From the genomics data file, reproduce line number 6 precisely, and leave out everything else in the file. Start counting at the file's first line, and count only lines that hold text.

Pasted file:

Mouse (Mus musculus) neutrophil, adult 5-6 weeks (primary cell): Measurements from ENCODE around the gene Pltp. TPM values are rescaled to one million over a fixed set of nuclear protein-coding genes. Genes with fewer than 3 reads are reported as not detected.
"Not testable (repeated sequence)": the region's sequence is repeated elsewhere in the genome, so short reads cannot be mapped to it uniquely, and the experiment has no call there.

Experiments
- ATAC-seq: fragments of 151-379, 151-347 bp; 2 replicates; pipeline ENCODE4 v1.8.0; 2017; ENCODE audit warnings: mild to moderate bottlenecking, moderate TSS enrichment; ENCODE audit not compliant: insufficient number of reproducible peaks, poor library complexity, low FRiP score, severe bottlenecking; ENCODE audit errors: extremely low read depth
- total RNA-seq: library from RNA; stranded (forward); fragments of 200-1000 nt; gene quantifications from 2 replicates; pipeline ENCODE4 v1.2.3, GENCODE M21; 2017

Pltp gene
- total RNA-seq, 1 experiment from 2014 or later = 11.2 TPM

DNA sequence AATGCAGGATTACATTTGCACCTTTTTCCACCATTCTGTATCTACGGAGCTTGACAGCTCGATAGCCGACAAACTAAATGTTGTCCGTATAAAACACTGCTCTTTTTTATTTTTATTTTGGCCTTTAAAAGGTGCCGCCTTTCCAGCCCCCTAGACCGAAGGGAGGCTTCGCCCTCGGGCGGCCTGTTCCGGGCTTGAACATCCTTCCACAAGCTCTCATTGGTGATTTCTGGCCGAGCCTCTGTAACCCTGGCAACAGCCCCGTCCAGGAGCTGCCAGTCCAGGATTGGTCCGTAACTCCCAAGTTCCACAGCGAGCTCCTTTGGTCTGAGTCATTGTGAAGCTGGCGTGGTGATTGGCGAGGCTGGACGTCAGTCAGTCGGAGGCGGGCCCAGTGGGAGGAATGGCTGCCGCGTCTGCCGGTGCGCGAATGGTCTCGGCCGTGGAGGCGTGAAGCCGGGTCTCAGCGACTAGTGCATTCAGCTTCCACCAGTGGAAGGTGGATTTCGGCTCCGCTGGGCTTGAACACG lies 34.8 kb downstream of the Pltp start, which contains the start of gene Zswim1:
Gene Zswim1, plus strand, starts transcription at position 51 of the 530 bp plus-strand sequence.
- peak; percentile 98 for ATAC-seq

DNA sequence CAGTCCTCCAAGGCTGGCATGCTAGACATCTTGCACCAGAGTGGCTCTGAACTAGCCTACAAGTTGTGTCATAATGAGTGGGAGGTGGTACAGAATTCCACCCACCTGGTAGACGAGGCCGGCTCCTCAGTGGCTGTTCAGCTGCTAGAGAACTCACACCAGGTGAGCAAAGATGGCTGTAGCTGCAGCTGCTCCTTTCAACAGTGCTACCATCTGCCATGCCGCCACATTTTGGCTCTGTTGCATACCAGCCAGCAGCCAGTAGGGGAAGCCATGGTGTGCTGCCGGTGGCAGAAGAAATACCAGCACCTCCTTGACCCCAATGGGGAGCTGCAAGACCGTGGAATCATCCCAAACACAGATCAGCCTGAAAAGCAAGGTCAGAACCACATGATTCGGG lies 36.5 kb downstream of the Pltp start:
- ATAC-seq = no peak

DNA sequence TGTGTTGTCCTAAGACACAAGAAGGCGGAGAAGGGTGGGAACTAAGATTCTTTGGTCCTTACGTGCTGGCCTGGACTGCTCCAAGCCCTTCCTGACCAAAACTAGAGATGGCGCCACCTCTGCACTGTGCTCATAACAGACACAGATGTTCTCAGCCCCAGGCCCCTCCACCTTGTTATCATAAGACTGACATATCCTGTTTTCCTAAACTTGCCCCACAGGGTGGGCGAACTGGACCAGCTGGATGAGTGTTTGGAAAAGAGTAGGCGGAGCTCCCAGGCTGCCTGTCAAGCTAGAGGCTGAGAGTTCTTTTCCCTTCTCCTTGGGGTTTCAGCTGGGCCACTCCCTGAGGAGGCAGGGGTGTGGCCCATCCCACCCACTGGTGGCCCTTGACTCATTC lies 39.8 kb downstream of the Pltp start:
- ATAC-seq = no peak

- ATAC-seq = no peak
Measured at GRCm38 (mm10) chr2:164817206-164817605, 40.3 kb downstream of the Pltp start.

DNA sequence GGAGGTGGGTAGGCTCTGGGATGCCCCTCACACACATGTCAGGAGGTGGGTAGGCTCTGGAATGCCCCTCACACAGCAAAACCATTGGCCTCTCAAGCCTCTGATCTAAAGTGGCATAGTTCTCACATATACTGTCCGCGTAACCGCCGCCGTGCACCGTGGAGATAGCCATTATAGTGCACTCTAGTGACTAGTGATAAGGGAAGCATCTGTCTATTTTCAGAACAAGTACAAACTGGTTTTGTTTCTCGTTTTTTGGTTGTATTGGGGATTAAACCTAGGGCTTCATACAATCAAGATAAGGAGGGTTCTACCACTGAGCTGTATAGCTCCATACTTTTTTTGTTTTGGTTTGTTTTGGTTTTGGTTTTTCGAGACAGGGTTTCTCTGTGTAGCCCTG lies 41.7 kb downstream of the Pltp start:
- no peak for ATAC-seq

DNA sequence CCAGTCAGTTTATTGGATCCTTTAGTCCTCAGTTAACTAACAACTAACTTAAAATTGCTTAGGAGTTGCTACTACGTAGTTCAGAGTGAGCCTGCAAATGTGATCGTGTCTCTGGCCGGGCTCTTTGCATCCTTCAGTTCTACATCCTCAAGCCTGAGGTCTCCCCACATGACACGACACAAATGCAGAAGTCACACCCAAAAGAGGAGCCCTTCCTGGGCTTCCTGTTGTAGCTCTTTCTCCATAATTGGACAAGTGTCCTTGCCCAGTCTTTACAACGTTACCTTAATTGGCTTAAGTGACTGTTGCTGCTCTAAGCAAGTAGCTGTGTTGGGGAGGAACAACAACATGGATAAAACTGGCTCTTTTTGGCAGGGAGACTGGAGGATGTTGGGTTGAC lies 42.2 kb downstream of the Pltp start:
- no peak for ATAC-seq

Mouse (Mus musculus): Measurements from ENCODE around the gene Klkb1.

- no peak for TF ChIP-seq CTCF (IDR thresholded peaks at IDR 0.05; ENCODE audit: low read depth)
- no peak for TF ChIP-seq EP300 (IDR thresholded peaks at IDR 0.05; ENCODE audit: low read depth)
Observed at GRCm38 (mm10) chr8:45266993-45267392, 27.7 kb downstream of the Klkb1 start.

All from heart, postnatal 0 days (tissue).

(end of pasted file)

Pltp gene